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    • profile image


      6 years ago

      i am curious about using butter or shortening for making danish...i sincerely hate butter and i have made danish with the special baking shortening for making turnover..just wondered if that is how pastry chefs make danish or croissants

    • profile image


      7 years ago

      "I'm looking for a receipe for what I call danish pastry sold in bakeries or grocery stores. the dough does not seem to have yeast.... more sweet than bread-like"

      It may be puff pastry that you are looking for. Danish Pastry dough is similar except the Danish dough traditionally includes yeast and eggs.

    • profile image


      7 years ago

      As a professional pastry chef, I do all of my own baking at home............everything from danish to bread, cakes, cookies and even some of those things many wouldn't, such as english muffins, once you make your own you won't be back paying $4 for 6 english muffins barly fit to eat!

      As with anything else, you have to put some "effort" in if you want a return!

      Once you have mastered danish dough go ahead and do puff pastry, croissants, and even phyllo! There isn't a grocery store in America selling anything even close!!!

    • profile image


      7 years ago

      Loove this recipe:) I now want to learn how to do it.

    • profile image

      John New Zealand 

      7 years ago

      Thanks for the recipe will try it tomorrow, I used to make puff pastry, book folding is the same.

    • profile image


      7 years ago

      I am very interested in baking, im only 12 and hope to be a pastry chef some day, in school we're doing a Cafe Around The World type thing and i picked Denmark, gonna try this recipe, im so excited, thanks Marye.

    • profile image

      Jeremy and Jenny 

      8 years ago

      Just finished making these and they are divine! Most certainly worth the time and effort. we used fresh picked raspberries for the fruit and added a little orange and lemon juice to the glaze. thanks for the recipe!

    • 50 Caliber profile image

      50 Caliber 

      8 years ago from Arizona

      Marye Audet, excellent!, I'm an old sour dougher, I think this time tomorrow I'll be able to tell you how it turns out. The method of braiding was the one thing I really lacked to get away from twists. Thank you, 50

    • profile image


      8 years ago

      i'm looking for a receipe for what I call danish pastry sold in bakeries or grocery stores. the dough does not seem to have yeast.... more sweet than bread-like


    • profile image


      8 years ago

      I have made danish for years... it is a FAV of my now grown/with children of their own.. This is a GREAT demo and I am pscyed to try your way... the strawberries look awesome... and NO BAKERY BOUGHT DANISH TASTES HOMEMADE !!! U ROCK !!!

    • profile image


      8 years ago

      I'm so excited to make this I was dreaming of danish pastries I cant wait to try this recipe ! and I agree people have become so lazy everything has to be fast and easy!? I have just recently started making everything we eat from scratch and it is sooo worth it, it does take allot of time but I include my children to help me prepare food and they love to bake so I get to spend time with my family and my girls learn to cook it doesn't get any better. I'm a believer that the family should be spending more time together less time working and watching t.v.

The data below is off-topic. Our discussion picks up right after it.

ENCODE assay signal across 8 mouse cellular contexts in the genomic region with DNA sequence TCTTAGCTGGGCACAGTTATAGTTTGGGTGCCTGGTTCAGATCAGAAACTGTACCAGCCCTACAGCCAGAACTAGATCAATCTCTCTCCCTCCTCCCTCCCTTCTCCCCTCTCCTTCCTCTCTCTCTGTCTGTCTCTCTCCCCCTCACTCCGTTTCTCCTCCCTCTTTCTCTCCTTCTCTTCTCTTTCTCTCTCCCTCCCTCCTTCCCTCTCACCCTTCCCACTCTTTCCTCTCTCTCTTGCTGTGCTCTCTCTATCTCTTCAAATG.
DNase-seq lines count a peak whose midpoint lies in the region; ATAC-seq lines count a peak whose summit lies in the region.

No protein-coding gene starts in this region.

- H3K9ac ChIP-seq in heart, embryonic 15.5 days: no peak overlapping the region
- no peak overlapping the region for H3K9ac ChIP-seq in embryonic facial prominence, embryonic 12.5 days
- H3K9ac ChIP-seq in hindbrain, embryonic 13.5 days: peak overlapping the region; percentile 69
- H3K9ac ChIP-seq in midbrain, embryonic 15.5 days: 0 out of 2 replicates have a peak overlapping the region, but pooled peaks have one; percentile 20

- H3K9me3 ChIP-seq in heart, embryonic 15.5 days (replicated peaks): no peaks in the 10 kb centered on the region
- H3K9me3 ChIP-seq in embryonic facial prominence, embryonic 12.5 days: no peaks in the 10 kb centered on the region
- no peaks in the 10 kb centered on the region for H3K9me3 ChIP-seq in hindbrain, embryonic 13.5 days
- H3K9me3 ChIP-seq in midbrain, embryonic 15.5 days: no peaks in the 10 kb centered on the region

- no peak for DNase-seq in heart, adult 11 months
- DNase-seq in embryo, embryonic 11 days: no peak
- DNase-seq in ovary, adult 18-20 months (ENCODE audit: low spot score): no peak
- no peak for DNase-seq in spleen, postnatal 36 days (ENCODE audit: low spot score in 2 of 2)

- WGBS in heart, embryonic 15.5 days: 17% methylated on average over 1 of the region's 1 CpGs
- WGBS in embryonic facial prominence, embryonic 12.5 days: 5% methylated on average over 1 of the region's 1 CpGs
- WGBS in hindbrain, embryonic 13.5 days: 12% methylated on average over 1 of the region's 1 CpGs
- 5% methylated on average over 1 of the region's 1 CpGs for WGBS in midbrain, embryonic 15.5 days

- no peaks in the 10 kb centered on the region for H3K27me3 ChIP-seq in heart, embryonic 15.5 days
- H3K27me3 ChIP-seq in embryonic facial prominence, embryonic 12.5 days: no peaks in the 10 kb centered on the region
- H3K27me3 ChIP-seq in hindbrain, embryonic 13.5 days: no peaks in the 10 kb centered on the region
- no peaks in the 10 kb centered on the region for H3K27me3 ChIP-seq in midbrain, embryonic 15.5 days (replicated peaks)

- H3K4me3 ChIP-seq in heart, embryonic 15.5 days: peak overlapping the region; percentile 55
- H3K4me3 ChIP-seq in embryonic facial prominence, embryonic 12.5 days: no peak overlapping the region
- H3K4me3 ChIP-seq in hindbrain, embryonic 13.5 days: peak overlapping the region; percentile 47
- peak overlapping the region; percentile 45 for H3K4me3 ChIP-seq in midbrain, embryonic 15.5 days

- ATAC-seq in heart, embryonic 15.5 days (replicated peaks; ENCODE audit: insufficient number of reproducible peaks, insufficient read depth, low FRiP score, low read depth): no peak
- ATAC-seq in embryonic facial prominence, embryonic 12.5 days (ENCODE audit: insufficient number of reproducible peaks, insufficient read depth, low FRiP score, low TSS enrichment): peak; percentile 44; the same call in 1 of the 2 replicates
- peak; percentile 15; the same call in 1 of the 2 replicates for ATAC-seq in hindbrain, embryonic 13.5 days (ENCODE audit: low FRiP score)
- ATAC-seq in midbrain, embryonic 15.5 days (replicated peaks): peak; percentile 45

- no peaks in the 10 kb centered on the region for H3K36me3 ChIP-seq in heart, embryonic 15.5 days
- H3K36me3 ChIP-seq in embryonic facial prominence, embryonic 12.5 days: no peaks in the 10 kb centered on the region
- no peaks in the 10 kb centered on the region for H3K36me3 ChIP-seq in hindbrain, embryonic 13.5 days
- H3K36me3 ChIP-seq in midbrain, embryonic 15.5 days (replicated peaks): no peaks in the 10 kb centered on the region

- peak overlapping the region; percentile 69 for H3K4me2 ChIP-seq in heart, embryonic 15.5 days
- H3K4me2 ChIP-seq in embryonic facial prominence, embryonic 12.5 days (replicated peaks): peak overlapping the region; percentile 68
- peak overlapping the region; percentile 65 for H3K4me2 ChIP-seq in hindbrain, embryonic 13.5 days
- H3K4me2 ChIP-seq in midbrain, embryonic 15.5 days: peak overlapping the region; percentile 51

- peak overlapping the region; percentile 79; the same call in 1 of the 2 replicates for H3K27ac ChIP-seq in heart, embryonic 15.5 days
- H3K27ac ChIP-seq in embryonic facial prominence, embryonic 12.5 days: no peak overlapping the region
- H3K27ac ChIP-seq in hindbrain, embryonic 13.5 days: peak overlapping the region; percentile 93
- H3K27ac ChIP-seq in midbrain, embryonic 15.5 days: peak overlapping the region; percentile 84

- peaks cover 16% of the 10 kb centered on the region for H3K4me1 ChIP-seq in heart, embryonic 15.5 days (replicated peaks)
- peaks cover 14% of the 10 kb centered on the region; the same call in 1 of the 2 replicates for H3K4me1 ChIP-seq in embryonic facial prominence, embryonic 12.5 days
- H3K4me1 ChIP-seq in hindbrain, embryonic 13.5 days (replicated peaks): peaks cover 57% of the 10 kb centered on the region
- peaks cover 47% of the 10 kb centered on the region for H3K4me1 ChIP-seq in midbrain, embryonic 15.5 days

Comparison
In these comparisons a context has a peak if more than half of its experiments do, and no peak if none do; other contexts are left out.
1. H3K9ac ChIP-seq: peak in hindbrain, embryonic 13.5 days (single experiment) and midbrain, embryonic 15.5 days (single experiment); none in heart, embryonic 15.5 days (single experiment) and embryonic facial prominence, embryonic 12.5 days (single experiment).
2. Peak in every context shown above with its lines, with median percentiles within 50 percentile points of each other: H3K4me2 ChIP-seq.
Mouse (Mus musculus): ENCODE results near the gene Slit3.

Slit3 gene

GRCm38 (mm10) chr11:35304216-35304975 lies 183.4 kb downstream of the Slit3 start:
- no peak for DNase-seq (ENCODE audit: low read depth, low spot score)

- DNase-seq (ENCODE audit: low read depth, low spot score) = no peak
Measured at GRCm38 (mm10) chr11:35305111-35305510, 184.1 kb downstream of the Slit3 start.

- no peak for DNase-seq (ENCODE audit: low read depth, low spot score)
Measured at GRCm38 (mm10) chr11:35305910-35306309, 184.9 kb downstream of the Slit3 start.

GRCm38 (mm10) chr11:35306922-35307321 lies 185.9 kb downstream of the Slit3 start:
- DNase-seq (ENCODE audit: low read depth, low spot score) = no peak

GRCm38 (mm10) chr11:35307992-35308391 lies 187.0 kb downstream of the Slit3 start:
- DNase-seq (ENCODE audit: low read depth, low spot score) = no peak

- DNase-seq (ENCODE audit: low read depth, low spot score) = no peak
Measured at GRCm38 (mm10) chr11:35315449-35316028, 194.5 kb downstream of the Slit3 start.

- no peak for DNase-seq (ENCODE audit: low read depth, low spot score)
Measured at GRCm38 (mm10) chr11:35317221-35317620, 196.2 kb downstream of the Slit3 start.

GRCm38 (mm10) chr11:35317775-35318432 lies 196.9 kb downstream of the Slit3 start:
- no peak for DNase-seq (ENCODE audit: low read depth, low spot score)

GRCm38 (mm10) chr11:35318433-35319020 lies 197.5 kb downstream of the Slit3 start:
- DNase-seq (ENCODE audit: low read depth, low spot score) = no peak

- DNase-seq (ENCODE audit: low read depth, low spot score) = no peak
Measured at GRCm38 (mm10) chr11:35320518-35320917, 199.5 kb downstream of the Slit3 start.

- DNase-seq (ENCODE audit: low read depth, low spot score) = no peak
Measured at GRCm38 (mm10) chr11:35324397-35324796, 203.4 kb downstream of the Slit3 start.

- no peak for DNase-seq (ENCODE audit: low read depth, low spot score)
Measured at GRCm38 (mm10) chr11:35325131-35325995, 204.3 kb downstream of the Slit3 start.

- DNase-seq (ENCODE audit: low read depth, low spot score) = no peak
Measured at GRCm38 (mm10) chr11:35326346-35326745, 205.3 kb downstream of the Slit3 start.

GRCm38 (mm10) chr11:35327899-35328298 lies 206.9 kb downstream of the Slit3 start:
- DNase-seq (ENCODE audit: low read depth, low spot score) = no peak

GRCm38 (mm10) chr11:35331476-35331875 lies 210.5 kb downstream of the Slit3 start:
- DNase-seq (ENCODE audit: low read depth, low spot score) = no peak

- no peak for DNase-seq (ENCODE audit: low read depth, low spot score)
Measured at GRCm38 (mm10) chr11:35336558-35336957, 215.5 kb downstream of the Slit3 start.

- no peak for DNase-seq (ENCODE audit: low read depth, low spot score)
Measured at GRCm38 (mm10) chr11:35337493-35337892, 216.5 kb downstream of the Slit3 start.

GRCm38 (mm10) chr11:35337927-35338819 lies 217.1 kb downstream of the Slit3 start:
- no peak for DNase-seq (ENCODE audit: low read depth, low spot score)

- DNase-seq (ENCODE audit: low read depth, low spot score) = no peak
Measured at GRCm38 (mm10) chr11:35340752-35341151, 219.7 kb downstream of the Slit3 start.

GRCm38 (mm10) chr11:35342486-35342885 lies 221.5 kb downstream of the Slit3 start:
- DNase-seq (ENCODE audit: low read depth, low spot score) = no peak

• profile image

      s. tyler 

      8 years ago

      my daughter wanted danish{she has celaics} so I used this recipe using flour from a gluten free bread mix (bob's red mill) and itturned out great and she was very happy with the taste and texture.

    • profile image


      9 years ago

      Wonderful to see people passionate about good food. Unfortunately laziness is upon some, I say keep up the good work. Its people like you, that inspire me to cook and research new recipes. Your recipes are delicious!

    • Treleven-Vilceus profile image


      9 years ago from USA

      mmm... looks really nice I have to try that one especially for my kids. Thanks

    • profile image


      9 years ago

      Very nice Marye. And you're definitely right, nothing is as good as home made. I started baking my own bread last year and I'll never go back to buying any. Yes, it takes time, but the phrase: "nothing worth while is easy", comes to mind.

      Thanks for the guidance...

    • Marye Audet profile imageAUTHOR

      Marye Audet 

      9 years ago from Lancaster, Texas

      betty...maybe. but not nearly as good.

    • profile image


      9 years ago

      way to much time to make lot easier and cheaper to buy already made

    • profile image

      G. R. Nickel 

      9 years ago

      I lost my orignal recipe. This one is the closet that I have found. Most people think it is so difficult to make. NO WAY! Just takes a little time. But ejoy a cup of tea or coffee while you wait for the dough to chill. Keeping the dough chilled is the secret to making "Danish". Don't let the recipe intimadate you, it is so easy to follow!

    • 2patricias profile image


      10 years ago from Sussex by the Sea

      This recipe might be possible! Thanks for a yummy hub.

    • jim10 profile image


      10 years ago from ma

      This danish pastry recipe sounds so good. I love to bake but you are right making Danish pastry does sound very difficult. But with this recipe and the I think I might give it a try. There is a Danish Pastry a few town over from me and their pastries are amazing. I only wish it was closer so that I could go more often. I don't think I will be able to compete with theirs. Your fringes look tricky. But, I'm always up for a challenge.